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Scott Creek Middle School in Coquitlam, B.C., Oct. 13, 2020.

Rafal Gerszak/The Globe and Mail

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If you build it

Re Infrastructure Bank Spent $3.8-million On Termination Pay (Oct. 15); I can’t be the only Canadian who expected some infrastructure to be built under the Liberal creation of this body. Almost five years since the Canada Infrastructure Bank was first promised, I have only seen highly paid executives being hired and let go.

If Justin Trudeau wants Canadians to trust him on continued support for the CIB, a Thunder Bay prison project seems an obvious choice, especially after The Globe’s investigation (Thunder Bay: ‘This Jail Is Just A Death Trap’ – Oct. 9). No further studies required.

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Give us one tangible piece of infrastructure to hope on, or do as the NDP and Conservatives suggest: Dismantle the CIB, before we pay any more golden parachutes for impoverished CEOs.

Eve Giannini Toronto

Show me the money

Re Relief Cheques For Those In Poverty Don’t Have To Be A Lot Of Money To Make A Big Difference (Report on Business, Oct. 15): Research from the University of British Columbia confirms the many others that clearly establish cash transfers as more cost-effective than bureaucratically administered programs. Not only more cost-effective, but more beneficial.

These tests of cash transfers, including economist Evelyn Forget’s analysis of the 1970s basic income experiment in Manitoba, show that people do not squander the money; instead, the financial security allows them to bootstrap themselves out of poverty.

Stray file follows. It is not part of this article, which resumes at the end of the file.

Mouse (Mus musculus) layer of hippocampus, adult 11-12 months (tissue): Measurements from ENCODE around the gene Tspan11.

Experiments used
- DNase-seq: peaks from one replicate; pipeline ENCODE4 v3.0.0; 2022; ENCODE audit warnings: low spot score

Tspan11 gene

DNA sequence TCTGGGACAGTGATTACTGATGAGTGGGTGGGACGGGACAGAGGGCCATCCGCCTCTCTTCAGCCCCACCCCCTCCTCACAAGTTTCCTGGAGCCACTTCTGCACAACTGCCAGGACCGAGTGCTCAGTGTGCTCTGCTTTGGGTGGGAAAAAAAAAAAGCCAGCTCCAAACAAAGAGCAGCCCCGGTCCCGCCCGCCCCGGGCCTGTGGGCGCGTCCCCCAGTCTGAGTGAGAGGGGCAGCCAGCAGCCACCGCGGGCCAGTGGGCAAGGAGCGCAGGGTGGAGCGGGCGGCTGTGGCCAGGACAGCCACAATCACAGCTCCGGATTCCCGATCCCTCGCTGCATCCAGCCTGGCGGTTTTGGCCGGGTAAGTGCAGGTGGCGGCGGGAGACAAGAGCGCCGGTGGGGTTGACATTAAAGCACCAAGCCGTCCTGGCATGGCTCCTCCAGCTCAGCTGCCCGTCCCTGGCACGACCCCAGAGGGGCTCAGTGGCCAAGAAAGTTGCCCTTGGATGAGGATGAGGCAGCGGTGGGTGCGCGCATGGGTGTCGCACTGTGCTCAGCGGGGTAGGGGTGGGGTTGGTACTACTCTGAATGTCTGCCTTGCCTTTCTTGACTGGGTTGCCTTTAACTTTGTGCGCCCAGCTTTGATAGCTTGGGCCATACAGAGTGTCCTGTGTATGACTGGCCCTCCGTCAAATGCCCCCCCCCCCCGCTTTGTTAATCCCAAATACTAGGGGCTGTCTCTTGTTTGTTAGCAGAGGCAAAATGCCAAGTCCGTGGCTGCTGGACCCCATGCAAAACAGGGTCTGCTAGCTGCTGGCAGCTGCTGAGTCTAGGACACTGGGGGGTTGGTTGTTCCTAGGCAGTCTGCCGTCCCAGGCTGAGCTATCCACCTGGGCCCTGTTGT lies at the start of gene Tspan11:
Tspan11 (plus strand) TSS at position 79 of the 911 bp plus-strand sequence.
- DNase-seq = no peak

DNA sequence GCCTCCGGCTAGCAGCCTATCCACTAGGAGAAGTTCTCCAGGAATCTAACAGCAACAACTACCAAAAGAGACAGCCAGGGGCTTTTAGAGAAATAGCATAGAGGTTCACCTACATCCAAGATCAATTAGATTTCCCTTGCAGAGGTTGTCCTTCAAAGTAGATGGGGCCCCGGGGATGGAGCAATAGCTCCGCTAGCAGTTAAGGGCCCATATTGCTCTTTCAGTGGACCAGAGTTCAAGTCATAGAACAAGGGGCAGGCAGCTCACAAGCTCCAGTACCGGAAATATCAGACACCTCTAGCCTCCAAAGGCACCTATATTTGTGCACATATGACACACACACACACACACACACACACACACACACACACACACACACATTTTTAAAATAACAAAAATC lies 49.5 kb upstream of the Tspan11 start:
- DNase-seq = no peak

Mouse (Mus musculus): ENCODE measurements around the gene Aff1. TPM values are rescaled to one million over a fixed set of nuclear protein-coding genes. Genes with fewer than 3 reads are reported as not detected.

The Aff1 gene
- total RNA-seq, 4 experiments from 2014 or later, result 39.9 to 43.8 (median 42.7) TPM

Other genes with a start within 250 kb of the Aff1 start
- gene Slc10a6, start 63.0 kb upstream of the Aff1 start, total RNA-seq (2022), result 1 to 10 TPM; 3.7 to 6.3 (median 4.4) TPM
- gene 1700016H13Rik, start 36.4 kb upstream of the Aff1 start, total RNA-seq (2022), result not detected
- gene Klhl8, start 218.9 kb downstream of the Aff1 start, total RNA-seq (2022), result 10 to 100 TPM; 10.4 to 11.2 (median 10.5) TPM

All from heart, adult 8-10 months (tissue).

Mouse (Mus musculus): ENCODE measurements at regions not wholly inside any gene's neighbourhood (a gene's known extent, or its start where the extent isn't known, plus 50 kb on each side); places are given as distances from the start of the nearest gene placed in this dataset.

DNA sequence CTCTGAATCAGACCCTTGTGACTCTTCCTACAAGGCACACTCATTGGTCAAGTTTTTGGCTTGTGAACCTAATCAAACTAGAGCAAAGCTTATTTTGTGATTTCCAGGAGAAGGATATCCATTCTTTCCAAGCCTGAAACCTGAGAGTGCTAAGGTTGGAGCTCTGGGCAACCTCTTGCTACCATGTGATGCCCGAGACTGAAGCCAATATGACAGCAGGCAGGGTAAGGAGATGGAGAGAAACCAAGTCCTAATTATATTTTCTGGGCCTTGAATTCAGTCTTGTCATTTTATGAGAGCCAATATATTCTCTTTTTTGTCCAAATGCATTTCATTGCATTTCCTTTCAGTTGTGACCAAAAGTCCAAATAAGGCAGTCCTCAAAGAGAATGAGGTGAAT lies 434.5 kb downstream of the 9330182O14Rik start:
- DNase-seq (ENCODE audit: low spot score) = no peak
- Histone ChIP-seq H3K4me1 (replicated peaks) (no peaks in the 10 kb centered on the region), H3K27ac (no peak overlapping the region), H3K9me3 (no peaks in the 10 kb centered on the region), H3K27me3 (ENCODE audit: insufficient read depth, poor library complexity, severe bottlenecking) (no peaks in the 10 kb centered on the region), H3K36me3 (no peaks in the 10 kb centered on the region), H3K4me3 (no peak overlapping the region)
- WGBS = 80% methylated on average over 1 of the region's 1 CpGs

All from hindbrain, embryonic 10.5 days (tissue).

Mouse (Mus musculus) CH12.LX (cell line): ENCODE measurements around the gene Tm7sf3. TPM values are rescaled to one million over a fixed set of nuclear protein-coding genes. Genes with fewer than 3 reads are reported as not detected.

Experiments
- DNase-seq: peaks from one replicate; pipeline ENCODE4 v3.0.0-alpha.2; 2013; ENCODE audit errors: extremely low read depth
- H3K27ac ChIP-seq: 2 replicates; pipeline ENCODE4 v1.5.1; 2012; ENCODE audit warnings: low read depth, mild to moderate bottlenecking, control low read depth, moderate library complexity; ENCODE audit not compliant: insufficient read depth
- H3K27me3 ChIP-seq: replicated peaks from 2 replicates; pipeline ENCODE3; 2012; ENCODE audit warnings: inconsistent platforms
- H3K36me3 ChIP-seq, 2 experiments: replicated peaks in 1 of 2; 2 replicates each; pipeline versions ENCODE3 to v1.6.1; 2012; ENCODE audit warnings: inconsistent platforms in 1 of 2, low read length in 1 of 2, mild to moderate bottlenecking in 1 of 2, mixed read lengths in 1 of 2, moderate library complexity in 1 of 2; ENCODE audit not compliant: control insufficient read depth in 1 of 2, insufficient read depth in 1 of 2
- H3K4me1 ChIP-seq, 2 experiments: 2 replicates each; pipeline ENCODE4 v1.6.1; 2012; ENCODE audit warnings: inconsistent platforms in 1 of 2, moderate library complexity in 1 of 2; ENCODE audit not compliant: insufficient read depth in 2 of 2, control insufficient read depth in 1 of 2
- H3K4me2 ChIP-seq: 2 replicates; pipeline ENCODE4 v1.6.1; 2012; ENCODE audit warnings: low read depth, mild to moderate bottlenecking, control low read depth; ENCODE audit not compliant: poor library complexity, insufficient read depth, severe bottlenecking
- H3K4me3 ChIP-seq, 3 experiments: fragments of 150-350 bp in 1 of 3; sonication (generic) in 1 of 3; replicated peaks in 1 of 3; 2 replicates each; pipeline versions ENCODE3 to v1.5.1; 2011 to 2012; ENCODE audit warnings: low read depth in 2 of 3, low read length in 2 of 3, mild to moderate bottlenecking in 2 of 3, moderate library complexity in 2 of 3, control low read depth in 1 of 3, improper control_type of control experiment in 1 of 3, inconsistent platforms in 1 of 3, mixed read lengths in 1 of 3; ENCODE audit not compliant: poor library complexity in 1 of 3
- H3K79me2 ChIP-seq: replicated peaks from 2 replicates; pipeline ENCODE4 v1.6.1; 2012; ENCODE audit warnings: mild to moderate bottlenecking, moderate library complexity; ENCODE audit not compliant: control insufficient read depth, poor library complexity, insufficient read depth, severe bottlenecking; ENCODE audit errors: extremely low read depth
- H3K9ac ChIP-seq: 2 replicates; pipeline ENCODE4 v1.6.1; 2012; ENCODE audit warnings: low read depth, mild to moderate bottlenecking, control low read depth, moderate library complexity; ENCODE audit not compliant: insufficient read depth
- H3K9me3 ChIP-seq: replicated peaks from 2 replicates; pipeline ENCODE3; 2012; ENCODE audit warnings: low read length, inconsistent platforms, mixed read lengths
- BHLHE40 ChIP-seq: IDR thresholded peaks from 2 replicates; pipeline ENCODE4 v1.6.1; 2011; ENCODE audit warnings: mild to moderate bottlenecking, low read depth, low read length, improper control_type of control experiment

Political parties should accept this evidence and drop any ideological opposition to cash transfers.

Alan Ball New Westminster, B.C.

Curriculum crunch

Re Beijing Uses B.C. Schools To Push Agenda (Oct. 15): While the Toronto District School Board and others in New Brunswick chose to abandon the Confucius Institute’s educational programs, School District No. 43 in Coquitlam, B.C., continues to support the Chinese-backed organization after 10 years. Do we really need financial aid from China to teach students Mandarin?

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School District No. 43 should re-evaluate its position program and close this program down.

Andy Buchan Burnaby, B.C.

Heeding history

Re Margaret MacMillan Takes a Comprehensive Look At Military Conflict (Arts & Pursuits, Oct. 10): In reviewing her new book, contributor David Shribman describes Margaret MacMillan’s observation that our First World War dead were animated by “faith, justice, peace, honour, charity, truth, knowledge and hope.”

Less noble emotions such as “a chance for adventure” or “a decent day’s pay” – they’re left out. This reads to me more like propaganda than history.

Like all the other countries involved, I’m sure Canada dispatched an army not of saints, but of normal human beings, to kill one another in that terrible war of empires. For example, I believe both Canadian and German soldiers would have been animated as much by ignorance as by “knowledge.”

Denis O’Connor Toronto

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Re Civil Wars (Opinion, Oct. 10): Contributor Margaret MacMillan begins her fine essay with a quote from Thucydides in the 5th century BC, which helps to remind us of the deeply embedded nature of civil wars in human civilization. If we linger a bit longer in history, we can also learn how some ancient Greeks thought about the possible ways forward after a civil war.